California also has the additional problem of antiquated electricity transmission lines coupled with new, parallel lines being put up to transmit power from recent wind and solar energy production. As CalMatters reported, “Like many other states moving forward with energy transition strategies, California is beset by a decades-old system for moving power that lacks flexibility when it’s most needed.”

California’s electricity costs are 19.9 cents per hour, compared to the national average of 13.19 cents. Rolling blackouts remain a problem. Then there are the periodic wildfires often caused by sparking power lines that ought to be put underground.

While in Scotland, Newsom might hear of the problems Germany has been having with its “Energiewende”—energy transition through decarbonization. Last winter the country was hit with a massive snowstorm. Reported World News Era in February, “Germany’s ‘Green’ Energy Failure: Germany turns back to coal and natural gas as millions of its solar panels are blanketed in snow and ice.” It’s ironic a strategy designed to combat global warming was shut down by a winter deep freeze.

Germany’s energy problem was part of a crisis gripping all the European Union. AP reported from Brussels, “European Union ministers on Tuesday held emergency talks focused on energy that did not produce immediate results amid deep divergences between the 27 member countries on how to tackle a crunch that has seen consumers’ bills skyrocket this year.”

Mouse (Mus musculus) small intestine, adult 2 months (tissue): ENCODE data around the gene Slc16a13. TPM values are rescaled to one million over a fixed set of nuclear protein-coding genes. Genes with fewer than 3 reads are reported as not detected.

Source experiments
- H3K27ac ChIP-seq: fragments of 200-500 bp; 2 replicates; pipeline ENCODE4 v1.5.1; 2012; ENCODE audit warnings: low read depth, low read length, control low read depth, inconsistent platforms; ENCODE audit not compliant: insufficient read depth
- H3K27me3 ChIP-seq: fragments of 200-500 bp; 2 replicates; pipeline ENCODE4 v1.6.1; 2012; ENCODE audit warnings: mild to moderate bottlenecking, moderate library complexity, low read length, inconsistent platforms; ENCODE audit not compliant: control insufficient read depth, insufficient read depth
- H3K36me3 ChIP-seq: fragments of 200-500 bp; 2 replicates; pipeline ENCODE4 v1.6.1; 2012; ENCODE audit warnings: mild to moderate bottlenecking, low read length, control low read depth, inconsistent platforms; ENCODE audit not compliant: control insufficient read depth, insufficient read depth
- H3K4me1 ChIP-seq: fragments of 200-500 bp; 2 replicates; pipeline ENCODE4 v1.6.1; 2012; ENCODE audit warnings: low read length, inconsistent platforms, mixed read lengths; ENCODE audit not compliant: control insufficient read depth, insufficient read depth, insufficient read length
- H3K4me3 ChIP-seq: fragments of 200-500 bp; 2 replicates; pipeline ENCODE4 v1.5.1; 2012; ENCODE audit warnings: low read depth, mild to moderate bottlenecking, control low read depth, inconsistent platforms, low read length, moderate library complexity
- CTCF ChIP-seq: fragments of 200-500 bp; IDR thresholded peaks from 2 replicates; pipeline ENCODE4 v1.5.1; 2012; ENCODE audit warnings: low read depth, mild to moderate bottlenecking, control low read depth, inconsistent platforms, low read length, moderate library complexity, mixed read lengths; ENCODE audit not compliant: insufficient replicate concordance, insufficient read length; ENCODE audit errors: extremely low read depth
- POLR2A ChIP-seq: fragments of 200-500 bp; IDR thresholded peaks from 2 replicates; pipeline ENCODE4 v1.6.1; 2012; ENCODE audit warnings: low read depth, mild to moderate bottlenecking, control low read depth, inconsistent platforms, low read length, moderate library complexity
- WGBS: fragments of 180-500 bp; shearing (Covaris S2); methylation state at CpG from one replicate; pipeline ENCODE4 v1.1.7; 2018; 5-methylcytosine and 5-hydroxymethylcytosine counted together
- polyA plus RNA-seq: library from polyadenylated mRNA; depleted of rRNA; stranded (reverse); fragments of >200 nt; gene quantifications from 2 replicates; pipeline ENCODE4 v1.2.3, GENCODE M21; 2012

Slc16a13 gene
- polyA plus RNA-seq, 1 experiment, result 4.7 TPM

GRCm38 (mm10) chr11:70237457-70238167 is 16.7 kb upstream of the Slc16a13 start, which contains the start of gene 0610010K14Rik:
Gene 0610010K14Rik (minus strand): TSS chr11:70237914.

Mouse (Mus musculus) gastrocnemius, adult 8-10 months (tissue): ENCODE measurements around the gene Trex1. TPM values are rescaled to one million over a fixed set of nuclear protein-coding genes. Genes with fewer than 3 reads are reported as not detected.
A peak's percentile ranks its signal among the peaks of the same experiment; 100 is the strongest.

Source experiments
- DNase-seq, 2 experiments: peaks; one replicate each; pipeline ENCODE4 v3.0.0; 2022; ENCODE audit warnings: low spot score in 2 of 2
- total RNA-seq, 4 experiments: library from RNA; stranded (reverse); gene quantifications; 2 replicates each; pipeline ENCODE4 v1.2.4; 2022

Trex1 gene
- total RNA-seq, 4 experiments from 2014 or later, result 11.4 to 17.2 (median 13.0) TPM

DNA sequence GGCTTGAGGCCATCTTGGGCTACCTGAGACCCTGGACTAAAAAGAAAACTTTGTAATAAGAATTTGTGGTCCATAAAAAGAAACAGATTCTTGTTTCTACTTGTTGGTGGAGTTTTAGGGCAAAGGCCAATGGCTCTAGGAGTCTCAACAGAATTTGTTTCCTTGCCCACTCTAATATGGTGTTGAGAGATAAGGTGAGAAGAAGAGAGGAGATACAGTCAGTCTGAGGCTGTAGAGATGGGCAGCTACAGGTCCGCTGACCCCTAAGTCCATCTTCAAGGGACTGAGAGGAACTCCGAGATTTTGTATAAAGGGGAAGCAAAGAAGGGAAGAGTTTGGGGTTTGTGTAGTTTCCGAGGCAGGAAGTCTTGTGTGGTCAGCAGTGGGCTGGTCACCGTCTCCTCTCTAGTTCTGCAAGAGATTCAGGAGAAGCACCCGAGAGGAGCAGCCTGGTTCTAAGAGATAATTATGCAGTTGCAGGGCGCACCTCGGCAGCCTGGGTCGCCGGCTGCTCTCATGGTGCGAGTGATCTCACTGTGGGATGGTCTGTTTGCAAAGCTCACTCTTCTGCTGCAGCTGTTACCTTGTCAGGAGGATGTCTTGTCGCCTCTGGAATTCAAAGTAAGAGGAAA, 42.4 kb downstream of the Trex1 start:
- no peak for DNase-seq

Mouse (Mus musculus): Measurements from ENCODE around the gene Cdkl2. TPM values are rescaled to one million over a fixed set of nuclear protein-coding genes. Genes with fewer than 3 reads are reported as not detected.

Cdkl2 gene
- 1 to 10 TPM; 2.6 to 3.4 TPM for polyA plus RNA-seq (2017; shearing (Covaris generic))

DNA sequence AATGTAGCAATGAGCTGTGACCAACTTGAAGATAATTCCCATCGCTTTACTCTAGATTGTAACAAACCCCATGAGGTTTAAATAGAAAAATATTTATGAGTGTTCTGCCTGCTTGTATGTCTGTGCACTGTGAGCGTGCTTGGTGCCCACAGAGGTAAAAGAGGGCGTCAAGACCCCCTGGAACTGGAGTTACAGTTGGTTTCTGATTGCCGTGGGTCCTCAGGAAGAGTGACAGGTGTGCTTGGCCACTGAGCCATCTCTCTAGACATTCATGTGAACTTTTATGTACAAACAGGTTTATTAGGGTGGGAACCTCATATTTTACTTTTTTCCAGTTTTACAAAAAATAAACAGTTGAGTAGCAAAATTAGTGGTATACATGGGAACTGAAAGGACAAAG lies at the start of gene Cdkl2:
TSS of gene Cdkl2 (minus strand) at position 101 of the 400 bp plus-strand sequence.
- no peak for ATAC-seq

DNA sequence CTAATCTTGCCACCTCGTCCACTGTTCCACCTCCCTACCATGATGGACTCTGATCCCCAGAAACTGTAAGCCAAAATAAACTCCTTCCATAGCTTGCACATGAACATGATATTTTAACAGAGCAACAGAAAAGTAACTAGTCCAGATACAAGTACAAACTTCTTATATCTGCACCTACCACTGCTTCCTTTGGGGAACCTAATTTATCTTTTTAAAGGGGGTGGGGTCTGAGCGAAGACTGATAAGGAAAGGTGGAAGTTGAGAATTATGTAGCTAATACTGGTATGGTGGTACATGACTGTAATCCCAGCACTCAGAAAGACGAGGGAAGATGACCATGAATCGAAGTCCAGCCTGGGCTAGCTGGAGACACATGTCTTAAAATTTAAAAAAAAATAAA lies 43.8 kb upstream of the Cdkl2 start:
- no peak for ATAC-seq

Throughout the world, green politicians face the dilemma that consumers will go only so far in paying higher prices for green energy before revolting and electing new representatives. Given the difficulties of the Republican Party in California, it may be the Democratic Party will split in two, although not officially. Legislators representing poor, working-class areas could revolt against the elitist, Tesla-driving Bay Area environmentalists and demand lower energy costs for homes and older cars on long commutes.

Three Cheers for James Watt

Finally, it’s ironic the COP26 is being held in Glasgow. The University of Glasgow’s most famous student is James Watt, whose steam-engine innovations kicked off the industrial revolution 250 years ago. Some environmentalist groups are decrying this, even though a major result of the industrial revolution was reducing childhood mortality from about 50 percent to 1 percent.

The industrial revolution also produced all the modern conveniences we enjoy, from a global food supply that prevents famines to modern medical marvels. Like any human invention, there have been problems, including harm to the environment. But the harm should not be exaggerated. And it certainly should not be singled out apart from the immense improvement to human lives.

Views expressed in this article are the opinions of the author and do not necessarily reflect the views of The Epoch Times.

John Seiler
John Seiler is a veteran California opinion writer. He has written editorials for The Orange County Register for almost 30 years. He is a U.S. Army veteran and former press secretary to California State Sen. John Moorlach. He blogs at